Cosmic Speed Measurement Suggests Dark Energy Mystery - Scientific American
In addition, there are now multiple ways to make this measurement, where the results are all in general agreement with one another. But these two ways to determine the cosmological constant give results that differ with a statistical significance of 3. There are reasons to be skeptical, because the tension goes away when the finer structures the large multipole moments of the data are omitted. In addition, incorrect foreground subtractions may be continuing to skew the data, as they did in the infamous BICEP2 announcement.
One way of measuring the Universe's expansion history involves going all the way back to the first The other ways don't go backwards nearly as far, but also have a lesser potential to be contaminated by systematic errors. In this case, several modifications of the standard cosmological model have been put forward. They range from additional neutrinos to massive gravitons to actual, bona fide changes in the cosmological constant.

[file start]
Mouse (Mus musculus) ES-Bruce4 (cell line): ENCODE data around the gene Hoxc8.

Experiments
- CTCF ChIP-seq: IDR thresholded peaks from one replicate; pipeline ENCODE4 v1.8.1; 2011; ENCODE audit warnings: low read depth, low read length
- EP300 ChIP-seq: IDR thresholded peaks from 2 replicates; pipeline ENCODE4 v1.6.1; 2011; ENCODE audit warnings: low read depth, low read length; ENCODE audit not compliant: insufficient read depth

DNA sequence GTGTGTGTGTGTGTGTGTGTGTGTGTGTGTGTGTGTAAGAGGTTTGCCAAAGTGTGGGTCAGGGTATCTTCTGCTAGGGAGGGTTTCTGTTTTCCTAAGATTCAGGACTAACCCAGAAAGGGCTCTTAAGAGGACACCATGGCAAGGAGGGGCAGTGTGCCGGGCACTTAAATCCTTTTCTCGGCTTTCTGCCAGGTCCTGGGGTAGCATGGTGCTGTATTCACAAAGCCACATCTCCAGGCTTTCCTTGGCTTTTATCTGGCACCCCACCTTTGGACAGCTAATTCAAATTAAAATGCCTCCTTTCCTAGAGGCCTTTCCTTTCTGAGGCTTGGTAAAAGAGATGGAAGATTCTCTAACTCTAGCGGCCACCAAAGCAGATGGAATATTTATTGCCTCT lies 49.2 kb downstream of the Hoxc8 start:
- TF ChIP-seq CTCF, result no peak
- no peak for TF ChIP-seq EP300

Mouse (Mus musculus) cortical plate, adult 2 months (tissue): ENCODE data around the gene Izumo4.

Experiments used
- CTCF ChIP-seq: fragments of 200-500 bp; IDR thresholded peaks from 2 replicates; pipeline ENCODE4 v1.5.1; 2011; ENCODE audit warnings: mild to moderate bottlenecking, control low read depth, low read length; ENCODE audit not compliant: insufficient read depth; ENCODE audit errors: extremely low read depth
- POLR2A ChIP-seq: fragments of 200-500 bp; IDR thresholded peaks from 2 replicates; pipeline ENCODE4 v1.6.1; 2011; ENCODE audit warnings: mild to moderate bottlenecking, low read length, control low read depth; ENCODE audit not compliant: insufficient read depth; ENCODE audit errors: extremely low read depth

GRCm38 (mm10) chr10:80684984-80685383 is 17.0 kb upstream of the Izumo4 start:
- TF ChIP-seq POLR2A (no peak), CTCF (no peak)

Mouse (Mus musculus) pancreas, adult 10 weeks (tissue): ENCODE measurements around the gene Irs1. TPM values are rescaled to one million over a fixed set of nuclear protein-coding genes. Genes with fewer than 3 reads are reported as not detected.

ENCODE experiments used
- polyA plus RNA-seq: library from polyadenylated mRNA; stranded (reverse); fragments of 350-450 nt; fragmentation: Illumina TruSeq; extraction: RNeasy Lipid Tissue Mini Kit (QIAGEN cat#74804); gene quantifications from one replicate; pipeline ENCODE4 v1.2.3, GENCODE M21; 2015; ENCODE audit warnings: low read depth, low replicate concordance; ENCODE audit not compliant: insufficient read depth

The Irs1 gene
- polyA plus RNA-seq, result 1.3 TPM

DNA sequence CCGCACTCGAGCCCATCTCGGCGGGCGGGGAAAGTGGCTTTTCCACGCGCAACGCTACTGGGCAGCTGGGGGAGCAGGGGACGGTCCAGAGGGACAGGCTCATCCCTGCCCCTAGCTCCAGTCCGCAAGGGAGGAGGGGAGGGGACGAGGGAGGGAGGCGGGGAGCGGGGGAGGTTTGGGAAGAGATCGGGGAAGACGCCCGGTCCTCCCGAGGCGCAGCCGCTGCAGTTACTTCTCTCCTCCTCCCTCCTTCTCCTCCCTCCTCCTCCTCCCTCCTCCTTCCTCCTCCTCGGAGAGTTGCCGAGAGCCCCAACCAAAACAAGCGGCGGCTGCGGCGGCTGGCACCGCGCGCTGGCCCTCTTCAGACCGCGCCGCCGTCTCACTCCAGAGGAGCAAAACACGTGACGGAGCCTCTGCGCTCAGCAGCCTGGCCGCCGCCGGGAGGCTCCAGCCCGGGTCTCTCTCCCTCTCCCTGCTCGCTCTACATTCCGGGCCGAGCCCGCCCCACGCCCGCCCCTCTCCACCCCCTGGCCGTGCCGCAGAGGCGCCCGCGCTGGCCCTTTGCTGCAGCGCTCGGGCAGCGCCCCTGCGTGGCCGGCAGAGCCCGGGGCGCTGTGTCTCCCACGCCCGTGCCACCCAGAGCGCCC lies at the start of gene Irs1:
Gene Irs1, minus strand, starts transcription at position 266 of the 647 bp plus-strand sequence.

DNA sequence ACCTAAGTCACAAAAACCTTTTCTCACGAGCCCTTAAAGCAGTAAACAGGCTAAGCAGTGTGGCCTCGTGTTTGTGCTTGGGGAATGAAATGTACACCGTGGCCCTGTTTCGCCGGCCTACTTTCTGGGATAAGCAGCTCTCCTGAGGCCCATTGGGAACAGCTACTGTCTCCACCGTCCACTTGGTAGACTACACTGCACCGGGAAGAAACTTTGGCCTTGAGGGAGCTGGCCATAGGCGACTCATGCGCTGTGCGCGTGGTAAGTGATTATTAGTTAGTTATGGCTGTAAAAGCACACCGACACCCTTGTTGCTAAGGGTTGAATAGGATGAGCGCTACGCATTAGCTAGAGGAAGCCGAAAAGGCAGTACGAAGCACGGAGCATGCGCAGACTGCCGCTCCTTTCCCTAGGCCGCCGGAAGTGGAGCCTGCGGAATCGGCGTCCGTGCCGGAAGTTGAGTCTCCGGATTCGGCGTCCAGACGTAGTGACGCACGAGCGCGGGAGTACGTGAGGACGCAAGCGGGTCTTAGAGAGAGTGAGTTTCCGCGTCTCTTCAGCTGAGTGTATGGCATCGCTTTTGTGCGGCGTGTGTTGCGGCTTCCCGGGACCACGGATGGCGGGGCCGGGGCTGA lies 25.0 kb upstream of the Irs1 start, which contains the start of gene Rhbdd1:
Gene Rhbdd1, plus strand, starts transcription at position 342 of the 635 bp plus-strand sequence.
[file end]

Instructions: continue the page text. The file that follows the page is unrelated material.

The idea hat the cosmological constant changes from one place to the next is not an appealing option because this tends to screw up the CMB spectrum too much.
The different ways dark energy could evolve into the future. It's assumed it will remain constant A group of researchers from Spain, for example, claims that they have a stunning 4.
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This claim seems to have been widely ignored, and indeed one should be cautious. Moreover, they fit their model not only to the two above mentioned datasets, but to a whole bunch of others at the same time.
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A couple of cosmologists who I asked about this remarkable result and why it has been ignored complained that the Spanish group's method of data analysis is non-transparent. Any configuration of background points of light -- stars, galaxies or clusters -- will be distorted